“The enthusiasm for this increase dramatically increases as you move from the East toward the West,” Mallery said of his proposal for states to pay operating costs for in-state lines.

With its popular in-state trains and existing subsidy program, he said, California is Amtrak’s most important state partner and it hopefully will help lead the effort to develop a viable new financing system for Amtrak.

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Jackson named Illinois communications chief

Illinois Gov. Rod Blagojevich on December 19 named Cheryle Jackson as his communications director. Jackson was Amtrak’s Intercity regional vice-president for communications and government affairs from January 2000.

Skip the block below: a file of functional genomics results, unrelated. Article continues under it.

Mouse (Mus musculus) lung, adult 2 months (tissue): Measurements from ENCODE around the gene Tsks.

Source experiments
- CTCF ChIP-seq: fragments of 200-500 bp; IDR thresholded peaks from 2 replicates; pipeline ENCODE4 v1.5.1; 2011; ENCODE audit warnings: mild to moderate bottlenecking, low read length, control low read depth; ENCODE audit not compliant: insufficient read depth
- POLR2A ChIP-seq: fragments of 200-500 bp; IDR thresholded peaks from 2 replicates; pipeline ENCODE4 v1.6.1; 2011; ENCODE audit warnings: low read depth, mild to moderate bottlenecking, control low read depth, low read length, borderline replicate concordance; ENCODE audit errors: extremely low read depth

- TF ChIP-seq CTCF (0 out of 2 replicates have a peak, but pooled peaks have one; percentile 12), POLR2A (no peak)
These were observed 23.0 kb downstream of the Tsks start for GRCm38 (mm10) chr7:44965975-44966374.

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Richmond studies light rail, commuter operations

Richmond, Va., planners want to find out whether the railroads that run to Ashland, Petersburg and Midlothian could help address some of the region’s future transportation needs. Virginia’s DOT has hired consultants Parsons Brinckerhoff to study the potential costs, funding sources, corridors and riders of a commuter and light rail system for the Richmond area.

The $150,404 study, which is being paid for with federal money for the Richmond Area Metropolitan Planning Organization (MPO), will provide the region’s most extensive look at the service, officials said, according to the Richmond Times-Dispatch of December 31.

“It’s a study we’ve been trying to get going for years,” said Daniel N. Lysy, director of transportation for the Richmond Regional Planning District Commission, which provides staff for the Richmond Area MPO.

Viktoria Badger, a transportation planner for Richmond who is helping to guide the study, called it “futuristic” and said local officials will be the ones who decide whether anything comes of it.